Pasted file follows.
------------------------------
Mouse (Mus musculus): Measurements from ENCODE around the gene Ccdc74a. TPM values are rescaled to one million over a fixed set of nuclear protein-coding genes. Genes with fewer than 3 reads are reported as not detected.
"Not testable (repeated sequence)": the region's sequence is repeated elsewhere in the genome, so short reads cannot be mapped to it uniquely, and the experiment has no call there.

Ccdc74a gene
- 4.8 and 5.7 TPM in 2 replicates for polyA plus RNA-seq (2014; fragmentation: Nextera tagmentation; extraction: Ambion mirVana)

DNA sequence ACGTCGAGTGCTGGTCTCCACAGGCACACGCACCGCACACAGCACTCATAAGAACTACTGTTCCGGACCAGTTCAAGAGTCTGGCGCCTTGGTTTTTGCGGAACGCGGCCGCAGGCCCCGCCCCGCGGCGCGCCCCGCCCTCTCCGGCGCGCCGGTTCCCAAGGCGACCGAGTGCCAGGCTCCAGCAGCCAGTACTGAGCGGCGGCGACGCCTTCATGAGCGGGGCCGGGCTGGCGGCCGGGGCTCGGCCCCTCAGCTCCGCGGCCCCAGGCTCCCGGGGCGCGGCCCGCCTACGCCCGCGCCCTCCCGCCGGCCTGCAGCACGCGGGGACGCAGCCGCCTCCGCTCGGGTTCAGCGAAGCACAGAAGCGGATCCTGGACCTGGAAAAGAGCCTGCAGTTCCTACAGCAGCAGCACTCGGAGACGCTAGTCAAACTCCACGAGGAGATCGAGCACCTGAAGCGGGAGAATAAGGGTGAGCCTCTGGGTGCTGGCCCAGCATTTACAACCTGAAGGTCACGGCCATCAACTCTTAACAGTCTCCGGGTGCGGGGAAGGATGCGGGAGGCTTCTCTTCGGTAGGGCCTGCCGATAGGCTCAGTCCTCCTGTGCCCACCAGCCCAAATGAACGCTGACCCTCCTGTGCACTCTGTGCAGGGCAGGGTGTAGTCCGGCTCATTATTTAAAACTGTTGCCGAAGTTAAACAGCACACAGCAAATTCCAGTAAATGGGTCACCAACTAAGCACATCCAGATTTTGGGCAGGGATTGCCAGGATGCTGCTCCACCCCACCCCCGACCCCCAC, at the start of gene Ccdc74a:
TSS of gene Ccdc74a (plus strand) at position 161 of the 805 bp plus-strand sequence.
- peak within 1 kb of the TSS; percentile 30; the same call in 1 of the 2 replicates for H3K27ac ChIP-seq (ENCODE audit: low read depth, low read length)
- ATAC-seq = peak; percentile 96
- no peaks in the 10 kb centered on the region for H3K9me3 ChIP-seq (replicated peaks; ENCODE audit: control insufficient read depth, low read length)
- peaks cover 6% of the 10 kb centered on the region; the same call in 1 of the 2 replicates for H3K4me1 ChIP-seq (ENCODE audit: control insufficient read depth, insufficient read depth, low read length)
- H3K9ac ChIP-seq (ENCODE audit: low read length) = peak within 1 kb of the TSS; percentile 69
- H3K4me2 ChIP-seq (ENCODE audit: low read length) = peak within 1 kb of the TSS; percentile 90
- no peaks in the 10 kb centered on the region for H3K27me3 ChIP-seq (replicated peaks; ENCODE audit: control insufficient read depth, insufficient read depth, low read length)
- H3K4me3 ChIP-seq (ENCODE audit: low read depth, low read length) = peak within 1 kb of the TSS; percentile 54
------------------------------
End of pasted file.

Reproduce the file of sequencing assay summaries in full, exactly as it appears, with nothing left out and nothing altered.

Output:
Mouse (Mus musculus): Measurements from ENCODE around the gene Ccdc74a. TPM values are rescaled to one million over a fixed set of nuclear protein-coding genes. Genes with fewer than 3 reads are reported as not detected.
"Not testable (repeated sequence)": the region's sequence is repeated elsewhere in the genome, so short reads cannot be mapped to it uniquely, and the experiment has no call there.

Ccdc74a gene
- 4.8 and 5.7 TPM in 2 replicates for polyA plus RNA-seq (2014; fragmentation: Nextera tagmentation; extraction: Ambion mirVana)

DNA sequence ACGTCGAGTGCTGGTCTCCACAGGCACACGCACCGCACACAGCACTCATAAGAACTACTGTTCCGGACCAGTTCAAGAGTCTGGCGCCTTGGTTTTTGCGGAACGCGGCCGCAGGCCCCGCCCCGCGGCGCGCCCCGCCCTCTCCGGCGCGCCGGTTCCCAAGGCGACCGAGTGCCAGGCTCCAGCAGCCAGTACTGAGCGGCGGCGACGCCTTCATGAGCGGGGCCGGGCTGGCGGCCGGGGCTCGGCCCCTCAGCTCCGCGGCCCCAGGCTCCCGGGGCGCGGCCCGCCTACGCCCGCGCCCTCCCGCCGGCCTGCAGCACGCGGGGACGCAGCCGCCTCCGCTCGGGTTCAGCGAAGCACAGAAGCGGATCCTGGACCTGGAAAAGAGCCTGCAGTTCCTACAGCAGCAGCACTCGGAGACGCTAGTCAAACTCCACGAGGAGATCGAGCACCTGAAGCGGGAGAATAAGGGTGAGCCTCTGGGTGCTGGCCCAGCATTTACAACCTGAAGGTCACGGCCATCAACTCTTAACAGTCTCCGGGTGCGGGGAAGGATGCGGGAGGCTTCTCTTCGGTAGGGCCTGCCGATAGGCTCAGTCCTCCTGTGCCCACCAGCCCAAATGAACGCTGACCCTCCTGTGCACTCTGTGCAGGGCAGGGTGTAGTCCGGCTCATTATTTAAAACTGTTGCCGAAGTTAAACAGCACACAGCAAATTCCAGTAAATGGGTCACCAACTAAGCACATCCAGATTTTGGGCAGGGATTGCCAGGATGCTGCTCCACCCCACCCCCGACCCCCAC, at the start of gene Ccdc74a:
TSS of gene Ccdc74a (plus strand) at position 161 of the 805 bp plus-strand sequence.
- peak within 1 kb of the TSS; percentile 30; the same call in 1 of the 2 replicates for H3K27ac ChIP-seq (ENCODE audit: low read depth, low read length)
- ATAC-seq = peak; percentile 96
- no peaks in the 10 kb centered on the region for H3K9me3 ChIP-seq (replicated peaks; ENCODE audit: control insufficient read depth, low read length)
- peaks cover 6% of the 10 kb centered on the region; the same call in 1 of the 2 replicates for H3K4me1 ChIP-seq (ENCODE audit: control insufficient read depth, insufficient read depth, low read length)
- H3K9ac ChIP-seq (ENCODE audit: low read length) = peak within 1 kb of the TSS; percentile 69
- H3K4me2 ChIP-seq (ENCODE audit: low read length) = peak within 1 kb of the TSS; percentile 90
- no peaks in the 10 kb centered on the region for H3K27me3 ChIP-seq (replicated peaks; ENCODE audit: control insufficient read depth, insufficient read depth, low read length)
- H3K4me3 ChIP-seq (ENCODE audit: low read depth, low read length) = peak within 1 kb of the TSS; percentile 54